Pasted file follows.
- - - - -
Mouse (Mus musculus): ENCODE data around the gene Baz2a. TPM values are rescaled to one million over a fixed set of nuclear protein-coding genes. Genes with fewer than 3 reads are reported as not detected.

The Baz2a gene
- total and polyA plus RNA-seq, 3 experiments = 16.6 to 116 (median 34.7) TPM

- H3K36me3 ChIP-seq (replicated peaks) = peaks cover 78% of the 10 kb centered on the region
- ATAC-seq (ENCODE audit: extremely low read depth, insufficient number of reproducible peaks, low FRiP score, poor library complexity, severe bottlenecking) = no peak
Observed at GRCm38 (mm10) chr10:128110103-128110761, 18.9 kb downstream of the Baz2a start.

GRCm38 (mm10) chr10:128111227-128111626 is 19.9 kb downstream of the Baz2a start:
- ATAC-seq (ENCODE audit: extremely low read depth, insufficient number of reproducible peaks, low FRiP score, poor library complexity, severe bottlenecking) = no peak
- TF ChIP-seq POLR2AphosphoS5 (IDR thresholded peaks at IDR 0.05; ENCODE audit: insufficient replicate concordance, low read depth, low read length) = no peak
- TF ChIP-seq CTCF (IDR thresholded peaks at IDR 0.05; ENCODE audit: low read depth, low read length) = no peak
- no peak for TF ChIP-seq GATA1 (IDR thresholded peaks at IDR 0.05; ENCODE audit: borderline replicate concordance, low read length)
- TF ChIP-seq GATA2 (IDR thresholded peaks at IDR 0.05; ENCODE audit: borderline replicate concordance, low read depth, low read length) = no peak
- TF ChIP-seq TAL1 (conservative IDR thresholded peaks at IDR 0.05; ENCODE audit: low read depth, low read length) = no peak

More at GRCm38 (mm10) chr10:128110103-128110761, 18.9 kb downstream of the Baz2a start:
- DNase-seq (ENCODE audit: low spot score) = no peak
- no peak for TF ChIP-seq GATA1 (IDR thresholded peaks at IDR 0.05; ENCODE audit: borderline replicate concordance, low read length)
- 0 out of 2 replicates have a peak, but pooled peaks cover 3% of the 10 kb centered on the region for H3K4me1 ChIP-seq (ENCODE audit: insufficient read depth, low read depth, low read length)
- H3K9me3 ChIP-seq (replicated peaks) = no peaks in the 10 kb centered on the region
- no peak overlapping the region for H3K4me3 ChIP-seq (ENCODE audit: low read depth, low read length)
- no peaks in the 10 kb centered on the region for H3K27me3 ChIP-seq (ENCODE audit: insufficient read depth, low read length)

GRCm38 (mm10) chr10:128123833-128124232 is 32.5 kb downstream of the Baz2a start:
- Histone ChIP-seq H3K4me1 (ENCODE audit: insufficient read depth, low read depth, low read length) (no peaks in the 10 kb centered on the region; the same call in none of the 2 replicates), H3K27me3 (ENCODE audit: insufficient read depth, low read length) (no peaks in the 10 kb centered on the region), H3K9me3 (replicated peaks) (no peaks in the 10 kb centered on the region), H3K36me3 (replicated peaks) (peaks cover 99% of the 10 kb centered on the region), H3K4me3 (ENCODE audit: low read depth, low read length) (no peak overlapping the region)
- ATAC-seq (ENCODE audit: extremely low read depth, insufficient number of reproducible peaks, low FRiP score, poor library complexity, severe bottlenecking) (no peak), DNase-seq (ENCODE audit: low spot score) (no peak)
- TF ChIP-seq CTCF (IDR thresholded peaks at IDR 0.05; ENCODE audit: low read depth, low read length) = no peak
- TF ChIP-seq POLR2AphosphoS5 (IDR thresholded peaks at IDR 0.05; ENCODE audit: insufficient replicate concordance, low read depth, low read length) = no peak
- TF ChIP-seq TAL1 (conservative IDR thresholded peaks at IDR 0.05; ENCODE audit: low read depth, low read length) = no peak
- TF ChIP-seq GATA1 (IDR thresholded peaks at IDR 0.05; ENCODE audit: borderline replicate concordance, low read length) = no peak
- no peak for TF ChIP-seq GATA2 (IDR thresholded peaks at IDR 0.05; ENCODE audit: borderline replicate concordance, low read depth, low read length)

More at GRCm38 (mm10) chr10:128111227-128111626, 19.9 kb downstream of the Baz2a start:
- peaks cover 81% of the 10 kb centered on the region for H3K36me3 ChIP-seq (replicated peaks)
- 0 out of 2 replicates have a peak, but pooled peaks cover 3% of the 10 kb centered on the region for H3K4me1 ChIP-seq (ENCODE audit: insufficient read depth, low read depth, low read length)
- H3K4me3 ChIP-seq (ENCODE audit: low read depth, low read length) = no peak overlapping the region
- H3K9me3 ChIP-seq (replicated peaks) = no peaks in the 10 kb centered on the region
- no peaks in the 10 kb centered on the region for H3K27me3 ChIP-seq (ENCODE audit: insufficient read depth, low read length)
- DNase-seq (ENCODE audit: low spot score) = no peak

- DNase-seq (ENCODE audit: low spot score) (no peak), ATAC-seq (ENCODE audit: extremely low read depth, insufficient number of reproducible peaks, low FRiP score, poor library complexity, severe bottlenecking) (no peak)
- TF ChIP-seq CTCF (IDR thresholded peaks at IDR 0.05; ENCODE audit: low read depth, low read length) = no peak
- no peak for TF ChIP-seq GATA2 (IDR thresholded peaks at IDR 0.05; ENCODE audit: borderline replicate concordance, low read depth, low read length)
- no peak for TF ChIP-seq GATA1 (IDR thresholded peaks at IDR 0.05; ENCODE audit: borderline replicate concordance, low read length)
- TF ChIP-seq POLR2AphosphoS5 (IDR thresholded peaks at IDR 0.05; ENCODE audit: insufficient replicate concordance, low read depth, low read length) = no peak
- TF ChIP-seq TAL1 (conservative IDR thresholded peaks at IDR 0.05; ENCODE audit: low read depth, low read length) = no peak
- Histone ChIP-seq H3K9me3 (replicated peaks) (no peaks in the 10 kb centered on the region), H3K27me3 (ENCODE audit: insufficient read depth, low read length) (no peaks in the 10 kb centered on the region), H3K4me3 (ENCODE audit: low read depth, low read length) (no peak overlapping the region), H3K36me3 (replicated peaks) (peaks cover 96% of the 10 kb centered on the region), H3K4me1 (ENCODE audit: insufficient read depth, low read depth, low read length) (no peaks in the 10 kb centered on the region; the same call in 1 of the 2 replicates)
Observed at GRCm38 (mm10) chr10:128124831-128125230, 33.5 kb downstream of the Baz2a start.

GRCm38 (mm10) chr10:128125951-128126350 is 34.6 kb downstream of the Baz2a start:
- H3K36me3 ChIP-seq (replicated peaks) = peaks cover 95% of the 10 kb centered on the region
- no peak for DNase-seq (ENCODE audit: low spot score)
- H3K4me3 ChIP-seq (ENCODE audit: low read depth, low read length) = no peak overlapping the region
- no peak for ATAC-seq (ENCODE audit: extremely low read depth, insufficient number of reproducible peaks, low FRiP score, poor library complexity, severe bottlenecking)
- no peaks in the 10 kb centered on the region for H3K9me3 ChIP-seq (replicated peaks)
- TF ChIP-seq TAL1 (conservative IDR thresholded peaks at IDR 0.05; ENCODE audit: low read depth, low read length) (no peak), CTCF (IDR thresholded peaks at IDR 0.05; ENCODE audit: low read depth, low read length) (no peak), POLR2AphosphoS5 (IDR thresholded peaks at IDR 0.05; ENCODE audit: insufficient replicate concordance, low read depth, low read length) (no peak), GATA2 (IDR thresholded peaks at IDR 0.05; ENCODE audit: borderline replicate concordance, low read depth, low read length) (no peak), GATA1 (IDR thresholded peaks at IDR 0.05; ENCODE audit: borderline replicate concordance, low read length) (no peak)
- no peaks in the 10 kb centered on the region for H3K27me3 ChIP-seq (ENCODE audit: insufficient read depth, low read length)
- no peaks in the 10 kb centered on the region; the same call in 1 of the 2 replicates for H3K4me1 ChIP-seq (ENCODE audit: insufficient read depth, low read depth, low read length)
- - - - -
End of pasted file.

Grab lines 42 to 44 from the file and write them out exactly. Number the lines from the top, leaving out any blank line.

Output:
- Histone ChIP-seq H3K9me3 (replicated peaks) (no peaks in the 10 kb centered on the region), H3K27me3 (ENCODE audit: insufficient read depth, low read length) (no peaks in the 10 kb centered on the region), H3K4me3 (ENCODE audit: low read depth, low read length) (no peak overlapping the region), H3K36me3 (replicated peaks) (peaks cover 96% of the 10 kb centered on the region), H3K4me1 (ENCODE audit: insufficient read depth, low read depth, low read length) (no peaks in the 10 kb centered on the region; the same call in 1 of the 2 replicates)
Observed at GRCm38 (mm10) chr10:128124831-128125230, 33.5 kb downstream of the Baz2a start.

GRCm38 (mm10) chr10:128125951-128126350 is 34.6 kb downstream of the Baz2a start: